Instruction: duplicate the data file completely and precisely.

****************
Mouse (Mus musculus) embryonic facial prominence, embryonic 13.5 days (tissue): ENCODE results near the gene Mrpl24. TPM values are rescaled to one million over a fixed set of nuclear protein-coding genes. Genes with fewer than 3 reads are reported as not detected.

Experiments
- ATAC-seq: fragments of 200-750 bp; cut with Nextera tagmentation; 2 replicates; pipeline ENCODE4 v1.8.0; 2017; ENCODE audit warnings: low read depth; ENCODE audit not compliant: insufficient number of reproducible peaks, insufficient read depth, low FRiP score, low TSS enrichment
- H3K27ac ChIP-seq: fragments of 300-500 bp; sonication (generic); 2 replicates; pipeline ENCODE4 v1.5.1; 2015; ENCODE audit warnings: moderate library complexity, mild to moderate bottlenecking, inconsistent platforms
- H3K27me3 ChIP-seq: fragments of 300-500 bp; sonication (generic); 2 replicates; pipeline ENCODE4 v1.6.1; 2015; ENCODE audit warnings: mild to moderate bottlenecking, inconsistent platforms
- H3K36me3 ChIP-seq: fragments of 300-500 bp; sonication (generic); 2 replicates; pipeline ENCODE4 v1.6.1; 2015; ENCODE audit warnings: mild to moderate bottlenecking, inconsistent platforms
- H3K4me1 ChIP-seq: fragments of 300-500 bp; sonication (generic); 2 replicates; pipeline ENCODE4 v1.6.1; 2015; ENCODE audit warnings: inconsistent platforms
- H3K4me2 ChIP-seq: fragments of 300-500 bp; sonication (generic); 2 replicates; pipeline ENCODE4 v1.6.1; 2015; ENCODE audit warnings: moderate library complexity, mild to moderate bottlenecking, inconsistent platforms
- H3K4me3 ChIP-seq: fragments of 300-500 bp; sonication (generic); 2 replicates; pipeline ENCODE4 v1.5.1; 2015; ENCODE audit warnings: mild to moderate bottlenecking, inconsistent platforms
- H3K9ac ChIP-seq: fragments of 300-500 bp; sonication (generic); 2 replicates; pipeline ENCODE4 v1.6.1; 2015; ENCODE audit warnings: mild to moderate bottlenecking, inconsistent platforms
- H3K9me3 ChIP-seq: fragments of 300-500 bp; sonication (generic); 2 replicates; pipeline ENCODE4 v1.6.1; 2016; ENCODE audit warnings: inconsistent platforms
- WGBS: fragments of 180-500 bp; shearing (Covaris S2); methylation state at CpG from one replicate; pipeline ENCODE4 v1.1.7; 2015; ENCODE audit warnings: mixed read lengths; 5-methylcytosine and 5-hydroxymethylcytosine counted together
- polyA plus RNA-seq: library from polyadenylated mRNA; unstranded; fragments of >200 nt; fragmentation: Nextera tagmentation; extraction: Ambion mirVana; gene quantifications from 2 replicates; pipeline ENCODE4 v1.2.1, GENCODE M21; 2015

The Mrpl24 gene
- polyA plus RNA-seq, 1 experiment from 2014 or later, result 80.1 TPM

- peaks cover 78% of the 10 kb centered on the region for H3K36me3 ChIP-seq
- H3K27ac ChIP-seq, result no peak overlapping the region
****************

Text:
Mouse (Mus musculus) embryonic facial prominence, embryonic 13.5 days (tissue): ENCODE results near the gene Mrpl24. TPM values are rescaled to one million over a fixed set of nuclear protein-coding genes. Genes with fewer than 3 reads are reported as not detected.

Experiments
- ATAC-seq: fragments of 200-750 bp; cut with Nextera tagmentation; 2 replicates; pipeline ENCODE4 v1.8.0; 2017; ENCODE audit warnings: low read depth; ENCODE audit not compliant: insufficient number of reproducible peaks, insufficient read depth, low FRiP score, low TSS enrichment
- H3K27ac ChIP-seq: fragments of 300-500 bp; sonication (generic); 2 replicates; pipeline ENCODE4 v1.5.1; 2015; ENCODE audit warnings: moderate library complexity, mild to moderate bottlenecking, inconsistent platforms
- H3K27me3 ChIP-seq: fragments of 300-500 bp; sonication (generic); 2 replicates; pipeline ENCODE4 v1.6.1; 2015; ENCODE audit warnings: mild to moderate bottlenecking, inconsistent platforms
- H3K36me3 ChIP-seq: fragments of 300-500 bp; sonication (generic); 2 replicates; pipeline ENCODE4 v1.6.1; 2015; ENCODE audit warnings: mild to moderate bottlenecking, inconsistent platforms
- H3K4me1 ChIP-seq: fragments of 300-500 bp; sonication (generic); 2 replicates; pipeline ENCODE4 v1.6.1; 2015; ENCODE audit warnings: inconsistent platforms
- H3K4me2 ChIP-seq: fragments of 300-500 bp; sonication (generic); 2 replicates; pipeline ENCODE4 v1.6.1; 2015; ENCODE audit warnings: moderate library complexity, mild to moderate bottlenecking, inconsistent platforms
- H3K4me3 ChIP-seq: fragments of 300-500 bp; sonication (generic); 2 replicates; pipeline ENCODE4 v1.5.1; 2015; ENCODE audit warnings: mild to moderate bottlenecking, inconsistent platforms
- H3K9ac ChIP-seq: fragments of 300-500 bp; sonication (generic); 2 replicates; pipeline ENCODE4 v1.6.1; 2015; ENCODE audit warnings: mild to moderate bottlenecking, inconsistent platforms
- H3K9me3 ChIP-seq: fragments of 300-500 bp; sonication (generic); 2 replicates; pipeline ENCODE4 v1.6.1; 2016; ENCODE audit warnings: inconsistent platforms
- WGBS: fragments of 180-500 bp; shearing (Covaris S2); methylation state at CpG from one replicate; pipeline ENCODE4 v1.1.7; 2015; ENCODE audit warnings: mixed read lengths; 5-methylcytosine and 5-hydroxymethylcytosine counted together
- polyA plus RNA-seq: library from polyadenylated mRNA; unstranded; fragments of >200 nt; fragmentation: Nextera tagmentation; extraction: Ambion mirVana; gene quantifications from 2 replicates; pipeline ENCODE4 v1.2.1, GENCODE M21; 2015

The Mrpl24 gene
- polyA plus RNA-seq, 1 experiment from 2014 or later, result 80.1 TPM

- peaks cover 78% of the 10 kb centered on the region for H3K36me3 ChIP-seq
- H3K27ac ChIP-seq, result no peak overlapping the region